LONDON — The British government is digging deeper into its pockets, with plans to extend a nationwide furlough scheme to the end of October and a new program to support garment and agricultural supply chains in Africa, the Middle East and Asia.
On Tuesday, Britain’s Chancellor of the Exchequer Rishi Sunak said employees would continue to receive 80 percent of their wages, up to 2,500 pounds a month, until October, although the government will start asking employers for help as of August when employees begin filtering back to work.
According to the BBC, a quarter of the U.K. workforce, or 7.5 million people, are taking advantage of the furlough scheme, which is costing the government about 14 billion pounds a month.
“We stood behind Britain’s workers and businesses as we came into this crisis, and we will stand behind them as we come through the other side,” Sunak told Members of Parliament on Tuesday. “I’m extending the scheme because I won’t give up on the people who rely on it.”
The furlough program was unveiled in March, after the country effectively shut down due to the outbreak of COVID-19, and was supposed to run until the end of June. Given the country won’t start reopening until June 1, at the earliest, it has decided to extend the scheme in a bid to stem potential job losses, and keep the economy afloat until businesses can fully reopen later this year.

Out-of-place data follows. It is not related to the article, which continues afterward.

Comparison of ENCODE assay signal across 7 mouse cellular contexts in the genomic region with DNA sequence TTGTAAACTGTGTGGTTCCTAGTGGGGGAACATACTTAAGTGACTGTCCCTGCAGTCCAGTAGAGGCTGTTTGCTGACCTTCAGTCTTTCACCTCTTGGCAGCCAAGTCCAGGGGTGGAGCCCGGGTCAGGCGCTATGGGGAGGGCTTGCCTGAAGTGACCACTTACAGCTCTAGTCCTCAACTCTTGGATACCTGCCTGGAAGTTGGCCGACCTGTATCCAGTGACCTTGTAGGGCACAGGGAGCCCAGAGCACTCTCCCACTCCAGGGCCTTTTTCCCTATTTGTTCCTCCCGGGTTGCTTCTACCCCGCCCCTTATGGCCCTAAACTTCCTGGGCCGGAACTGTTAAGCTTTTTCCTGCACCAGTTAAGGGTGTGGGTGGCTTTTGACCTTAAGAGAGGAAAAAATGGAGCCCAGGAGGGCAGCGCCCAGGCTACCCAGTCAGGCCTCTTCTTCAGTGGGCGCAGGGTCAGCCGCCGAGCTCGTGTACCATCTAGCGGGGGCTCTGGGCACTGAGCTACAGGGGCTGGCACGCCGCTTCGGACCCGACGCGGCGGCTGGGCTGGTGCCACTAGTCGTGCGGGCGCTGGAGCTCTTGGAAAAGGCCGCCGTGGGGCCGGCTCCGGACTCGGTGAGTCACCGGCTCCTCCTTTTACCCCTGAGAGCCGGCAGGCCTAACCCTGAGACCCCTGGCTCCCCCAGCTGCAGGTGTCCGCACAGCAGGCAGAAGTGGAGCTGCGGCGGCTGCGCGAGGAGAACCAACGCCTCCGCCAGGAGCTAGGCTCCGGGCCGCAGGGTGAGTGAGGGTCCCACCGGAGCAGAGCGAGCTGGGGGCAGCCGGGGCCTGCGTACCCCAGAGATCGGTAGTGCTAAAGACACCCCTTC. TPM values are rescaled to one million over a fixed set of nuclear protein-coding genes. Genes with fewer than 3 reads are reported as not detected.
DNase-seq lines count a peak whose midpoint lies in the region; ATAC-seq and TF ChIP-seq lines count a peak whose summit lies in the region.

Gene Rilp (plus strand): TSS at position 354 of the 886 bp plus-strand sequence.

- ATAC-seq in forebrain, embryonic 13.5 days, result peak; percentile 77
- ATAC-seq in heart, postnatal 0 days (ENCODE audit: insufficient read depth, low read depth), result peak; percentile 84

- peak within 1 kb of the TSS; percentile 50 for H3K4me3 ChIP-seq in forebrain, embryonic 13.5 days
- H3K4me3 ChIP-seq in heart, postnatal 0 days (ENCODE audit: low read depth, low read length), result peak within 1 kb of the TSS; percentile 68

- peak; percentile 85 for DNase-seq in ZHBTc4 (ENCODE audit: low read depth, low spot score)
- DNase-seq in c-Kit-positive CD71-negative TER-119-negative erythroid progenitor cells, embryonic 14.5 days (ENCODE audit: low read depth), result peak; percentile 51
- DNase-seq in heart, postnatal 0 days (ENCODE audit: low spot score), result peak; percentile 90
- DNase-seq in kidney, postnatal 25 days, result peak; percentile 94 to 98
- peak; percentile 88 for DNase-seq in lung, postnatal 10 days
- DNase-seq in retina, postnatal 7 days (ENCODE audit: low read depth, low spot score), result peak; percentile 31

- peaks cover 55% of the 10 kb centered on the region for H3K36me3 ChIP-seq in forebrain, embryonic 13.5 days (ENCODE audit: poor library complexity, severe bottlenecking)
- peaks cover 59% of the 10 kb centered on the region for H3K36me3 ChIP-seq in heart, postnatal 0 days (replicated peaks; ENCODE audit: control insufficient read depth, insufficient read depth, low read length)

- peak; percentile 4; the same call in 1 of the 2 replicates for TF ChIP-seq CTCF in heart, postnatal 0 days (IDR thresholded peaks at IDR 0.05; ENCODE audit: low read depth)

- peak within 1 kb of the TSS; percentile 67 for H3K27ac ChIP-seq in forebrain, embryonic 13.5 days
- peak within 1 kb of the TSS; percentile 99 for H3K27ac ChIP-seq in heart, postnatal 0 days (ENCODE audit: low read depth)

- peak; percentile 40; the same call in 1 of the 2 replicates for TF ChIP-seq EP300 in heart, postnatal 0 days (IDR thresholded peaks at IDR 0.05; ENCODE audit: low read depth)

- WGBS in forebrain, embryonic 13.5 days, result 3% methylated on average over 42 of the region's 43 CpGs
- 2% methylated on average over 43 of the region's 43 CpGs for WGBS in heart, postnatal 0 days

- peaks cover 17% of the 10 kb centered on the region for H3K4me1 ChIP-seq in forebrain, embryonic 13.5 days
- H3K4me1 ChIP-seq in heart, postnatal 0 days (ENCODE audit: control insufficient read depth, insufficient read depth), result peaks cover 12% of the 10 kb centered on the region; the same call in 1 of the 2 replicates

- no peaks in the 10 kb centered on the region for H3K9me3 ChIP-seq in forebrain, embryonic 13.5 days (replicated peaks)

As part of the government’s multibillion pound coronavirus aid package, self-employed workers are also eligible to receive up to 80 percent of their profits, while businesses can apply for a variety of loans to tide them over until lockdown ends.
Separately, the U.K. government has also set up COVID-19 Vulnerable Supply Chains Facility via the Department for International Development and the Department for International Trade. It will offer grants and/or technical assistance between 200,000 pounds and 600,000 pounds to garment and agricultural businesses.
According to the government, the support is meant to ensure that vulnerable workers and suppliers outside the U.K. are prepared for the economic and social shocks of COVID-19. Businesses and not-for-profits can apply for technical assistance or funding to help workers on wages, temporary workers and suppliers. Countries including Afghanistan, Bangladesh, Iran, Iraq and Zimbabwe are eligible to apply.